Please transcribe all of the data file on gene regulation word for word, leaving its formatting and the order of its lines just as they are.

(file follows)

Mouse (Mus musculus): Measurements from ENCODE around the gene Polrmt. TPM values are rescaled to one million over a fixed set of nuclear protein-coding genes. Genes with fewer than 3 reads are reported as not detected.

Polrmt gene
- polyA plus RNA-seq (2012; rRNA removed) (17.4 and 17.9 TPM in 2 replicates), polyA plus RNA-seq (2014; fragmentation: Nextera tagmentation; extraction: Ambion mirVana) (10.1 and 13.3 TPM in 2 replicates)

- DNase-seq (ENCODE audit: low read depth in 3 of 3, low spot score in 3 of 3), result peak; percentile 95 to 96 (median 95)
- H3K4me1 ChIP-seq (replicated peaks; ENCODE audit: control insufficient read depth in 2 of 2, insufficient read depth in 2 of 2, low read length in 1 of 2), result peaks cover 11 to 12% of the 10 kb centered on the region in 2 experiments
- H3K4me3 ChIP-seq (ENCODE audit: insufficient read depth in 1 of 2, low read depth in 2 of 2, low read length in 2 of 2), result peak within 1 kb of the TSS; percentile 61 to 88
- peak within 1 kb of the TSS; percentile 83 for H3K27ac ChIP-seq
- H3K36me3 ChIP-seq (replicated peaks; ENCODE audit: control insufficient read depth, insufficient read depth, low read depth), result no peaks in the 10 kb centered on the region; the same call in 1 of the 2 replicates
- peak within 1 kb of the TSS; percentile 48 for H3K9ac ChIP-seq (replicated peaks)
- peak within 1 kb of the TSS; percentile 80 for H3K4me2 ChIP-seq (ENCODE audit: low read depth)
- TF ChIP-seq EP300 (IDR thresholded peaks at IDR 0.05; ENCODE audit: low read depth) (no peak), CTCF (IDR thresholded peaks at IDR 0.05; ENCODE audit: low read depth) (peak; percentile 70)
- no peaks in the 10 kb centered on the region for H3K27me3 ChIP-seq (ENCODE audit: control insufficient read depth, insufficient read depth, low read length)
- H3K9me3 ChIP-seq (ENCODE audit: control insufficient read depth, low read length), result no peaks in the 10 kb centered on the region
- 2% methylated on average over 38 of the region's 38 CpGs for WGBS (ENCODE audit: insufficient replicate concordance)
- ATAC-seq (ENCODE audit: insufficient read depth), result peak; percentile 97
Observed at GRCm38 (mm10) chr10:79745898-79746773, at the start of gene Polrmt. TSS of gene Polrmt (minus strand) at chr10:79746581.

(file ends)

Mouse (Mus musculus): Measurements from ENCODE around the gene Polrmt. TPM values are rescaled to one million over a fixed set of nuclear protein-coding genes. Genes with fewer than 3 reads are reported as not detected.

Polrmt gene
- polyA plus RNA-seq (2012; rRNA removed) (17.4 and 17.9 TPM in 2 replicates), polyA plus RNA-seq (2014; fragmentation: Nextera tagmentation; extraction: Ambion mirVana) (10.1 and 13.3 TPM in 2 replicates)

- DNase-seq (ENCODE audit: low read depth in 3 of 3, low spot score in 3 of 3), result peak; percentile 95 to 96 (median 95)
- H3K4me1 ChIP-seq (replicated peaks; ENCODE audit: control insufficient read depth in 2 of 2, insufficient read depth in 2 of 2, low read length in 1 of 2), result peaks cover 11 to 12% of the 10 kb centered on the region in 2 experiments
- H3K4me3 ChIP-seq (ENCODE audit: insufficient read depth in 1 of 2, low read depth in 2 of 2, low read length in 2 of 2), result peak within 1 kb of the TSS; percentile 61 to 88
- peak within 1 kb of the TSS; percentile 83 for H3K27ac ChIP-seq
- H3K36me3 ChIP-seq (replicated peaks; ENCODE audit: control insufficient read depth, insufficient read depth, low read depth), result no peaks in the 10 kb centered on the region; the same call in 1 of the 2 replicates
- peak within 1 kb of the TSS; percentile 48 for H3K9ac ChIP-seq (replicated peaks)
- peak within 1 kb of the TSS; percentile 80 for H3K4me2 ChIP-seq (ENCODE audit: low read depth)
- TF ChIP-seq EP300 (IDR thresholded peaks at IDR 0.05; ENCODE audit: low read depth) (no peak), CTCF (IDR thresholded peaks at IDR 0.05; ENCODE audit: low read depth) (peak; percentile 70)
- no peaks in the 10 kb centered on the region for H3K27me3 ChIP-seq (ENCODE audit: control insufficient read depth, insufficient read depth, low read length)
- H3K9me3 ChIP-seq (ENCODE audit: control insufficient read depth, low read length), result no peaks in the 10 kb centered on the region
- 2% methylated on average over 38 of the region's 38 CpGs for WGBS (ENCODE audit: insufficient replicate concordance)
- ATAC-seq (ENCODE audit: insufficient read depth), result peak; percentile 97
Observed at GRCm38 (mm10) chr10:79745898-79746773, at the start of gene Polrmt. TSS of gene Polrmt (minus strand) at chr10:79746581.